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Friday, October 20, 2017 28° Some clouds

Enticing tourists with the Philippines’ brighter side


by Atty. Joey D. Lina
Former Senator

Amid all the negativity lately that some fear might spell trouble for tourism here, there shall always be many reasons why it’s more fun in the Philippines.

Most of the time, whether wet or dry season, can be a perfect time for tourists to enjoy the idyllic beaches, exciting surf rides, and pristine reefs of our country which has some of the world’s most beautiful coastlines.

And for foreigners seeking unique adventures in our fiestas, street parades, religious processions, food festivals, live music shows, and many more, much joy can also be found in simple pleasures: From serene rides in kalesas and pedicabs, to the thrilling bursts of speed in tricycles and jeepneys.

Aside from our tourist spots imbued with natural beauty are the significant historical places like Intramuros, the walled city and original site of Manila, and Bagumbayan at Luneta Park – sacred ground consecrated by the blood of our national hero Dr. Jose Rizal and other martyred patriots who led the Filipinos’ struggle for freedom from three centuries of Spanish colonialism.

And alongside places deemed national treasures that possess “outstanding historical, cultural, and artistic value” is world-renowned The Manila Hotel, the 105-year-old “Grand Dame of Asia” where I currently serve as its president.

But beyond the splendor of tourist spots and cultural sites, the Philippines is known for smiling Filipinos – reputed to be among the happiest people on earth – whose vaunted friendliness and hospitality, together with the ability to communicate in understandable English, give our country a distinct advantage over our Asian neighbors with similar sites.

The amazing beauty and heavenly bliss found in our tourist destinations, plus our warmth and congeniality as a people, are indeed major selling points we could always rely on in attracting foreign tourists to come over and experience life’s most pleasant and memorable adventures.

While some of us in the tourism industry might feel disheartened by recent bad news – particularly the Resorts World Manila tragedy and the 2017 Travel and Tourism Competitiveness Index report of the World Economic Forum which supposedly named the Philippines as the “11th most dangerous country” for tourists – let us not lose hope.

It’s sad that the Philippines’ ranking dropped to 79th place out of 136 economies, five notches down from last year, with the lowest rating obtained in safety and security (126th) and the highest in price competitiveness (22nd). Clearly, much ought to be done to improve the situation, especially in light of what a Sydney tourism specialist said: “People get good bang for their buck in the Philippines. But safety and security is now the number one factor in determining where tourists go. It used to be things like value for money, but that’s changed.”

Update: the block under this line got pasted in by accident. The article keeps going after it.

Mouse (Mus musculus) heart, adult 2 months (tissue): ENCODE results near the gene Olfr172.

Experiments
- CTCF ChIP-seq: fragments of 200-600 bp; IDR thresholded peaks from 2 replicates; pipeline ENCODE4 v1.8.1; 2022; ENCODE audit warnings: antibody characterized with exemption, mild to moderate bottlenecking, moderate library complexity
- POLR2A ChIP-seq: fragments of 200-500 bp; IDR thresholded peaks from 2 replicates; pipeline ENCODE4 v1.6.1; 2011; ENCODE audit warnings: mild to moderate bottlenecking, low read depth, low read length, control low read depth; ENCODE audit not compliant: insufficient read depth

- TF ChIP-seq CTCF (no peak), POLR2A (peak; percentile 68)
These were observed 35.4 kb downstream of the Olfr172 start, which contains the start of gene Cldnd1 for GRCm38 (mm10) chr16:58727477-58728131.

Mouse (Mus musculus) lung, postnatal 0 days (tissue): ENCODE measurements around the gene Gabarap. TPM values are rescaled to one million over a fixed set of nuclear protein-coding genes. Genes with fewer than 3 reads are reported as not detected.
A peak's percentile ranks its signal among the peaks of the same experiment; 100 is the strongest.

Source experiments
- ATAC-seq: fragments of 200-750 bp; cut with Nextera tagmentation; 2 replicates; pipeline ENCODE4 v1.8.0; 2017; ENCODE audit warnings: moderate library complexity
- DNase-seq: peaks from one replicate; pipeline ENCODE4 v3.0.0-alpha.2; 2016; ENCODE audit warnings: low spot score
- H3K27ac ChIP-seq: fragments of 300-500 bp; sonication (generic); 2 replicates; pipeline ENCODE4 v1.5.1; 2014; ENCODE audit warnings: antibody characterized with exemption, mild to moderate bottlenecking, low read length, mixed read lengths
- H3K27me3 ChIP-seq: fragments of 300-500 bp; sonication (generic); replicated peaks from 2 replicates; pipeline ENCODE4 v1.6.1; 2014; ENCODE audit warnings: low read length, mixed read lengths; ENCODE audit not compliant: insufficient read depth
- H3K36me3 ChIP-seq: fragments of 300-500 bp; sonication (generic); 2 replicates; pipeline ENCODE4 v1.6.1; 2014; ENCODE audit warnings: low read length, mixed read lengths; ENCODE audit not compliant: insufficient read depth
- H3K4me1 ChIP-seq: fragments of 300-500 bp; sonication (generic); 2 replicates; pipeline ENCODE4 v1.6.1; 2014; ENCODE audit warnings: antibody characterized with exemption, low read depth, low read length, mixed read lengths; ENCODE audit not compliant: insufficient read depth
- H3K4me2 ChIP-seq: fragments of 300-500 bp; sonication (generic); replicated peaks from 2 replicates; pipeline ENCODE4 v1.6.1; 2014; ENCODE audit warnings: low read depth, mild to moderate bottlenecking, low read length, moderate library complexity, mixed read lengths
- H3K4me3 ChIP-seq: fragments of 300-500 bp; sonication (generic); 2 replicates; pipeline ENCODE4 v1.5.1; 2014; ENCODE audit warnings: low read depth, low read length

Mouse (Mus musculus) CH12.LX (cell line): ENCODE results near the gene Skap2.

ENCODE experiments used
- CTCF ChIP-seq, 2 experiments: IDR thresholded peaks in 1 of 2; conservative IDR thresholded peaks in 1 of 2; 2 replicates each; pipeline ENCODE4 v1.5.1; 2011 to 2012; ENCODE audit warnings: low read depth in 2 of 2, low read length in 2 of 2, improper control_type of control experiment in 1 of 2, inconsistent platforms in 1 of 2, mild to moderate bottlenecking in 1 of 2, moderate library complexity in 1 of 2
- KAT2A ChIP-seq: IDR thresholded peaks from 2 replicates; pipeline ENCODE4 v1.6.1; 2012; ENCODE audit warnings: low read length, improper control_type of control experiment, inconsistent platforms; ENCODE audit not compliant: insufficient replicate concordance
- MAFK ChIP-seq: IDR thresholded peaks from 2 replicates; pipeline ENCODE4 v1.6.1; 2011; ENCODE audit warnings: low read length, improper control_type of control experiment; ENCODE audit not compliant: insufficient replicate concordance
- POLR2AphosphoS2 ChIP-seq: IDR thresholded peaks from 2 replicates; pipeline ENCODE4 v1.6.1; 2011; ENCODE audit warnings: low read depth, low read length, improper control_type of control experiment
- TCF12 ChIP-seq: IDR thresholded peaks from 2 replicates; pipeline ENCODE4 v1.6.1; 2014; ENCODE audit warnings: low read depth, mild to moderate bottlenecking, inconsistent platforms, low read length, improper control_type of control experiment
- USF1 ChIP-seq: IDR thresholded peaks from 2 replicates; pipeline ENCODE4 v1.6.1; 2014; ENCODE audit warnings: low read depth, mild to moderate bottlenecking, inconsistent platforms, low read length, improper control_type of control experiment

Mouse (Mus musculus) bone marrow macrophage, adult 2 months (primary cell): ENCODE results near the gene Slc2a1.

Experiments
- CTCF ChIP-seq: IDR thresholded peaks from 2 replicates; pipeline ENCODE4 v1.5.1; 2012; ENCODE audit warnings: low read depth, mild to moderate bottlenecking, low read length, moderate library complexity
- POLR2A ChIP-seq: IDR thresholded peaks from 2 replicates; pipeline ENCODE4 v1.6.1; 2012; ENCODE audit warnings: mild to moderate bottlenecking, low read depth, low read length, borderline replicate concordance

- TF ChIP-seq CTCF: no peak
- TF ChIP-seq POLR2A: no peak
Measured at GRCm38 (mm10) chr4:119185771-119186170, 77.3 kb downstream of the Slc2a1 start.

Another dampener was the controversy over the “Sights” ad of the Department of Tourism. The social media frenzy is understandable as we Filipinos possess a “sense of ownership,” considering that the ad campaign is deemed to represent us and our country. But not all condemning the DOT ad, done in partnership with McCann Worldgroup Philippines, were critical of the plagiarism accusation. Some felt it was much worse.

Respected columnist Katrina Stuart Santiago put it this way: “There were many reasons to disapprove this concept from the beginning, including the fact that it’s an absolute lie that a blind tourist can travel alone to the Philippines and go around safely. Even locals are wary of traveling alone in this country. There is also nothing PWD-friendly about our streets, facilities, and infrastructure either.

To me, this ad was reckless endangerment of any and all tourists who might believe that one can travel around here blind.”

Despite the mess created by the controversial ad, I must say the DOT did the right thing in ending its partnership with McCann, instead of continuing to defend the advertising company and the ad. Perhaps DOT could now tap into the creativity of more Filipinos through a nationwide contest in coming up with fresh ideas for ad campaigns. Such could be easily done in this age of instant communications.

Also, it wouldn’t be a bad idea for the DOT campaign to revive and maximize further the glowing endorsements given the Philippines in previous years by leading travel publications like Condé Nast Traveler and Lonely Planet, the world’s largest travel guide book publisher.

In announcing the Philippines was the world’s 8th best country to visit in 2015, Lonely Planet said it made a list “compiled from hundreds of ideas submitted by Lonely Planet’s staff, authors, bloggers, travelers,  and tweeters which are then refined by a panel of in-house travel experts based on topicality, excitement, value and that special x-factor” with the top 10 chosen “for their merits and the unique experiences” they offer travelers.

And among our country’s unique experiences, Lonely Planet said, is “clinging to the back of a jeepney speeding through the crowded streets of Metro Manila,” aside from a variety of street festivities here.

“For travelers willing to go the extra thousand miles for a deserted beach, the Philippines has around 7,000 of the most heavenly islands in the world,” Condé Nast Traveler said in 2013. It also said international divers come for “the incredible underwater life, unspoiled coral gardens with rainbow-bright fish, green sea turtles,  and dugongs.”

But apart from our beaches and diving spots, we could also focus on a more diversified range of tourism products and services – on medical or health and wellness, and other aspects our tourism industry could excel in. Many are quite sure that Secretary Wanda Teo’s leadership can do a lot of wonders for tourism despite the current “hiccups” that need to be addressed.